The Geography Lady said...

i got the info from a family member who has worked in every phase of the program - prison-based, TTC, parole, and aftercare, since 1998.
the original framework was great, but its turned into a publicity game, instead of an actual program.

Hook Em Horns said...

The Geography Lady said...

i got the info from a family member who has worked in every phase of the program - prison-based, TTC, parole, and aftercare, since 1998.
the original framework was great, but its turned into a publicity game, instead of an actual program.

8/05/2009 11:07:00 AM

Of course it's a's TEXAS!

strawberry6977 said...

Geography Lady:

It depends which In-Prison Treatment Program an inmate is voted (or approved) into....

The DWI Program is 6-months, and they are Paroled to a Parole Officer that is specially trained in Substance Abuse case-loads. The Parolee's are required to continue some sort of treatment (even if it's AA/NA Meetings), along with random UA's.

The IPTC Program is 6-months In-Prison, then they are required to stay in a Treatment "Halfway House" for 3 months, then go home with Outpatient Treatment for up to 12-months as "Aftercare". (SAFP is very similar, but normally for Probationers sent there by a Judge).

I am not concerned by the fact that these Programs are only 6-months long (and then some). Let's think about it: they are there 7-days per week, getting at least 8-hours worth of "Treatment/Therapy". Most people who go into Rehab are only there for 30-45 days. Or if someone goes to Counseling once per week for one hour. Statistics show that the success rate goes up significantly if an addict goes into In-patient Rehab for at least 3 months, if not more. How many days does it take to change a habit? 21 days. After that it is learning (and improving) a new/better habit! :-)

I personally am VERY glad they have rapidly expanded the Treatment beds! I am a HUGE advocate for treatment instead of pure punishment (inmates sitting there staring at a wall in their cell doing nothing to "better" themselves). Stastics show these Programs work, and it makes logical sense! Yeahhh Whitmire & Madden!!

strawberry6977 said...

Steven -
I totally agree that they should also look at expanding the SAFP beds as well.

I believe this will alleviate on it's own due to the fact that TDCJ has pulled Parolee's out from SAFP's and dedicated them solely to Probationers. Also, there is initiative to create more Halfway Houses and such to then free-up space in the SAFP's (instead of them sitting there waiting on a HWH bed to open up).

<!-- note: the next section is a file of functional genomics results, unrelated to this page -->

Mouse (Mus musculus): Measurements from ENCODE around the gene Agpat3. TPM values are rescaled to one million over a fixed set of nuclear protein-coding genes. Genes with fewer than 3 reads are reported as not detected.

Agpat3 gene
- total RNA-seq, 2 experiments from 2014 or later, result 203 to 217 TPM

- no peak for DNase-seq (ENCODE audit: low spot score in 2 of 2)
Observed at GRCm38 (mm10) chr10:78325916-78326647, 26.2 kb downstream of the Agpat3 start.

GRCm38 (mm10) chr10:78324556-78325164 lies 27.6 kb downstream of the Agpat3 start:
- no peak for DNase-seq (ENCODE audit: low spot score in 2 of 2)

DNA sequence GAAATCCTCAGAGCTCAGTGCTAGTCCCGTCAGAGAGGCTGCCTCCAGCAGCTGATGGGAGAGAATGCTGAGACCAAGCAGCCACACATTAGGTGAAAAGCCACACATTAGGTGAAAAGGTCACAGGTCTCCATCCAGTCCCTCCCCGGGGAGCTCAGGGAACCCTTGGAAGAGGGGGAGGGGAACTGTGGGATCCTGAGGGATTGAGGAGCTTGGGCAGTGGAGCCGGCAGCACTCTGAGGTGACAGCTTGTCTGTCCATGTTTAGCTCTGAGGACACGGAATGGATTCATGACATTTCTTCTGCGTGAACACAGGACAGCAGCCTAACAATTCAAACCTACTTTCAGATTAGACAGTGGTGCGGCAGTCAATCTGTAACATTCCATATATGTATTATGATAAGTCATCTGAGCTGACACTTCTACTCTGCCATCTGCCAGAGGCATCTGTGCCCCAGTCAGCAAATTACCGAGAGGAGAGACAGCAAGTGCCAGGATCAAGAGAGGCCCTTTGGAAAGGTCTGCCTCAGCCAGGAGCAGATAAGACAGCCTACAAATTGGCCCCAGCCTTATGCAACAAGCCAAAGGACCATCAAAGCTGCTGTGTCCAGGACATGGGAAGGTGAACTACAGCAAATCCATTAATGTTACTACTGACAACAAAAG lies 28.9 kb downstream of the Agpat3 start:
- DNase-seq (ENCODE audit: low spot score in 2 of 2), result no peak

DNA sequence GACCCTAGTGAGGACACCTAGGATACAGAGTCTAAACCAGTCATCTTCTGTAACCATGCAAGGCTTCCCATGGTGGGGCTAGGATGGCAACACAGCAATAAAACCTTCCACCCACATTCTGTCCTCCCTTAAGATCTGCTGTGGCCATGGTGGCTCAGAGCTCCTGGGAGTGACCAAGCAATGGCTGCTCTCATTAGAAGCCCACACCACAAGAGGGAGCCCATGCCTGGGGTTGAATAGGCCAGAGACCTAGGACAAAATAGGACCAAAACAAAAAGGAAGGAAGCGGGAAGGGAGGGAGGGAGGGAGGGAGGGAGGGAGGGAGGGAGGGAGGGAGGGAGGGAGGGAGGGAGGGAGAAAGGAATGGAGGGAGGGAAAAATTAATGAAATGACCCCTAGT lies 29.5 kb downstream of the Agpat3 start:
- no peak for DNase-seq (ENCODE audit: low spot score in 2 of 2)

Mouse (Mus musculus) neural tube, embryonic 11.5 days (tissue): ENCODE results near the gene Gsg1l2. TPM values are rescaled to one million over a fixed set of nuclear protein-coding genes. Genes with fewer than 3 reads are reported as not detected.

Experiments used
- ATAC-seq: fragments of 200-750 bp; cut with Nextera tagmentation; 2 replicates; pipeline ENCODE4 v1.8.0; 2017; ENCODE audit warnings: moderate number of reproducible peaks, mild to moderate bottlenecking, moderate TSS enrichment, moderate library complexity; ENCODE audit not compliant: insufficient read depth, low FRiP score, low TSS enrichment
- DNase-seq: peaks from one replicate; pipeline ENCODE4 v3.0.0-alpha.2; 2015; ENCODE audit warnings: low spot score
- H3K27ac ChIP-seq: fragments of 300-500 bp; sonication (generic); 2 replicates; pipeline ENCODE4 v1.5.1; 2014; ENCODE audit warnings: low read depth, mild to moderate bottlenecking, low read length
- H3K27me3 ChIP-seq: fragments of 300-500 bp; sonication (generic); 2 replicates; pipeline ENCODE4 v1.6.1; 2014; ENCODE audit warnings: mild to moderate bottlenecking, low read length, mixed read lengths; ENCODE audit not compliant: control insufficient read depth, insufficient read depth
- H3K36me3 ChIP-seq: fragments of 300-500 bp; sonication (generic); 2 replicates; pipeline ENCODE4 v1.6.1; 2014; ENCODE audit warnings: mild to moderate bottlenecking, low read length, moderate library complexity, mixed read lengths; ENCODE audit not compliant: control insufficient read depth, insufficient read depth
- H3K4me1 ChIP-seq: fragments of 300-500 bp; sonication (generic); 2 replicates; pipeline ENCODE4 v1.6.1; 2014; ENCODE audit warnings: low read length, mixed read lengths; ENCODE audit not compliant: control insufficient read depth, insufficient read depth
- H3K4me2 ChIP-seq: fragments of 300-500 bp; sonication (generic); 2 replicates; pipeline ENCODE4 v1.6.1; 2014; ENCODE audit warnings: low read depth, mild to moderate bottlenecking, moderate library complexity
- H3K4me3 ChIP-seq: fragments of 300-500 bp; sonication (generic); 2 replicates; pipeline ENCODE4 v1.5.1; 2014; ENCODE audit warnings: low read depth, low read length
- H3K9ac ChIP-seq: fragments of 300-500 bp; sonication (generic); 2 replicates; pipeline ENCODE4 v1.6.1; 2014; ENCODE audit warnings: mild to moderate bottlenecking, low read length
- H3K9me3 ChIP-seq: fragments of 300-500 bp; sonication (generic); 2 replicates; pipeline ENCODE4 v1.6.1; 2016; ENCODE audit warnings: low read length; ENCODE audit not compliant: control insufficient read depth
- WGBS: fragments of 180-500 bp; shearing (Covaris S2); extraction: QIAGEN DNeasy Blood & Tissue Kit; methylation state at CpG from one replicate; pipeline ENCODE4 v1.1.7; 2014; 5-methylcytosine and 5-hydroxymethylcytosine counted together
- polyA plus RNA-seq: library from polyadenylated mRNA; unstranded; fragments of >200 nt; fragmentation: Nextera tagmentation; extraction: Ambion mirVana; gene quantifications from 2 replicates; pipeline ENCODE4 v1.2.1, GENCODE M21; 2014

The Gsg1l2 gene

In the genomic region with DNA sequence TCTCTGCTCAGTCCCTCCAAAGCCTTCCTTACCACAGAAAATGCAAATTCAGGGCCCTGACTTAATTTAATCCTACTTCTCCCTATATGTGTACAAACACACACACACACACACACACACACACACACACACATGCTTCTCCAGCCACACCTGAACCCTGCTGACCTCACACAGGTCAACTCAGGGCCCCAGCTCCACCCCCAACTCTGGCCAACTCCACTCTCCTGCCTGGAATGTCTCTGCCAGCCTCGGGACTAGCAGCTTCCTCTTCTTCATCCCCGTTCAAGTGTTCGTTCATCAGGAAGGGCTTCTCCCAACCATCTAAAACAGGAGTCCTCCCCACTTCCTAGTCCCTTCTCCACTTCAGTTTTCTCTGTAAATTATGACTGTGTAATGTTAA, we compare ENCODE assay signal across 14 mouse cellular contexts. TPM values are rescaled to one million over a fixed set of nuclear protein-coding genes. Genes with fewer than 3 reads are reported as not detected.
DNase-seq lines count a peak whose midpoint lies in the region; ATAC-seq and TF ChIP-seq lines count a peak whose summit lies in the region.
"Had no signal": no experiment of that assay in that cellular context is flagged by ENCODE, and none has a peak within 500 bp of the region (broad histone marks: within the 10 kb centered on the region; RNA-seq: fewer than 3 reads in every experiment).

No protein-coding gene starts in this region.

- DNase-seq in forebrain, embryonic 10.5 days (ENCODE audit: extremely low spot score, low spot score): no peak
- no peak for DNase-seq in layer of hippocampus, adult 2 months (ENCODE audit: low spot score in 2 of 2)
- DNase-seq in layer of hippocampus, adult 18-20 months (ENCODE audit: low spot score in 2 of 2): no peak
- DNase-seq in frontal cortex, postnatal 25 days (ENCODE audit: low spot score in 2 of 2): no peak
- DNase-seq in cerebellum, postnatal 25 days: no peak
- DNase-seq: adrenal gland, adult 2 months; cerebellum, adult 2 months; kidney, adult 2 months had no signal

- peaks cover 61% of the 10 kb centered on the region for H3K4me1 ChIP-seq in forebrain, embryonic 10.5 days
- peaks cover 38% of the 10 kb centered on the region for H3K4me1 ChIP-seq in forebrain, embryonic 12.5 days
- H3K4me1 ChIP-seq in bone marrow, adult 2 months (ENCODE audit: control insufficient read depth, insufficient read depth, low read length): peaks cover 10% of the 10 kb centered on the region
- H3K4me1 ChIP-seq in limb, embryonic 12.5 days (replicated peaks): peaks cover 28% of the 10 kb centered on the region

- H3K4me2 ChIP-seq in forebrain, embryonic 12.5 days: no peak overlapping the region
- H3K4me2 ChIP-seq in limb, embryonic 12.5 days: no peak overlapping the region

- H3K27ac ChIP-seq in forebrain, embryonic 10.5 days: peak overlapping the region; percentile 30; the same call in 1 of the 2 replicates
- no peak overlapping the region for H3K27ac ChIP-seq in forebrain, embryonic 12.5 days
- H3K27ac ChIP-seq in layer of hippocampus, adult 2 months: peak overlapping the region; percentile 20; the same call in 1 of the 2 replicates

The Geography Lady said...

parolees are no longer required to go to TTC's (neither are probationers, that i know of.) most of the 'halfway houses' closed down in the past 4 or 5 years, as the state paid such a pittance they couldnt afford to stay open. so now parolees are going back to the same place they started in - their mothers house, or something similar, even if their counselor objects - its all rubber stamped. they do have to attend counseling and AA/NA, but thats not the same as a TTC.
if i was a conspiracy theorist, i'd say it was planned this way, so the program would fail and 'they' could do away with it.

Steve said...

The Geography Lady is absolutely correct about the pitiful reimbursement for TTC beds. Many of them shut down, and for a while, there was a backlog of probationers waiting to get OUT of the SAFPs. On the other hand, some of the TTCs NEEDED to be shut down (a Houston TV station documented major drug dealing and prostitution just outside one of them).

Most probationers are still required to go through a TTC, but there is an alternative program (the 4C program). Dallas, Fort Bend, and a few other probation departments use this program to bypasses the TTCs that are so poorly run. If the probationer did well at the SAFP and there is a good home environment, the client can go into intensive outpatient treatment instead of a TTC.

Anonymous said...

I have a daughter that has been in the SAFEP program in Hackberry @Gatesville. She waited in the county jail for almost 6 months to get into this program because a judge ordered her there due to breaking probation. She has never been in jail before. I find it hard to believe the wait to get in has been shortened. She has really done well and is a different person now that she is clean. She is in her fortys. She says she is happier than she has been since she was a child. I believe the program works if the person really wants it to work.
She will get out in October which will be 9 months. She has been a role model while there. She mentioned she might get to come home on the 4C program instead of a TTC house. We would really like that. Our home is very stable and clean. Most of the TTC houses are in horrible areas of towns with crack dealers outside of them and the neighborhood's are very bad. She said she was told that the 4C program had been halted. Does anyone know anything about this. Her area is McLennan County.

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Unknown said...

If anyone can help shed some light on my current situation would be greatly appreciated.... My husband has incarcerated for almost 3 months and still hasn't been transferred typically how long is the wait for someone who lives in the coastal bend area